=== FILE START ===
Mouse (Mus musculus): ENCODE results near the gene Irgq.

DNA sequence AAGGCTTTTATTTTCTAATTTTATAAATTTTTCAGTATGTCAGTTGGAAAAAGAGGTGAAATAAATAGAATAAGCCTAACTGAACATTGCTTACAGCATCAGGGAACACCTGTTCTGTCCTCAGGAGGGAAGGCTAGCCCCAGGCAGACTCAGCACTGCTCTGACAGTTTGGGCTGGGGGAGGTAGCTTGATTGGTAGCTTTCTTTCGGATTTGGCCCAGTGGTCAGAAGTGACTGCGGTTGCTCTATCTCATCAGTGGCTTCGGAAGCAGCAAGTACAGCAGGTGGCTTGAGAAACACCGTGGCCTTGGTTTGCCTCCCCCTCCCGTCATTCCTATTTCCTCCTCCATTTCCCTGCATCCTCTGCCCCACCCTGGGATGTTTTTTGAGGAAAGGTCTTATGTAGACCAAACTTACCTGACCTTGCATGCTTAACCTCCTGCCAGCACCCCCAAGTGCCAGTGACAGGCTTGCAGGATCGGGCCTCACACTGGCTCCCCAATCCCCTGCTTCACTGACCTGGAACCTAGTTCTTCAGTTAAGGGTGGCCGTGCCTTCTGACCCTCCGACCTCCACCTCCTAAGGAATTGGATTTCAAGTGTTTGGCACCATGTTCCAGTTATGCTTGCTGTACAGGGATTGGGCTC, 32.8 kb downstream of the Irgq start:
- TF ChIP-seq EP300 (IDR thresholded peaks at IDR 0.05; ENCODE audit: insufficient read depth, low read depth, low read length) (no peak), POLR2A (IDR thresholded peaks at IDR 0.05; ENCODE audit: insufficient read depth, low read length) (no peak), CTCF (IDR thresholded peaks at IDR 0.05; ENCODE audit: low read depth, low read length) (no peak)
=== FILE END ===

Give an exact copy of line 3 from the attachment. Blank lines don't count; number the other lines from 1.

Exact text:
- TF ChIP-seq EP300 (IDR thresholded peaks at IDR 0.05; ENCODE audit: insufficient read depth, low read depth, low read length) (no peak), POLR2A (IDR thresholded peaks at IDR 0.05; ENCODE audit: insufficient read depth, low read length) (no peak), CTCF (IDR thresholded peaks at IDR 0.05; ENCODE audit: low read depth, low read length) (no peak)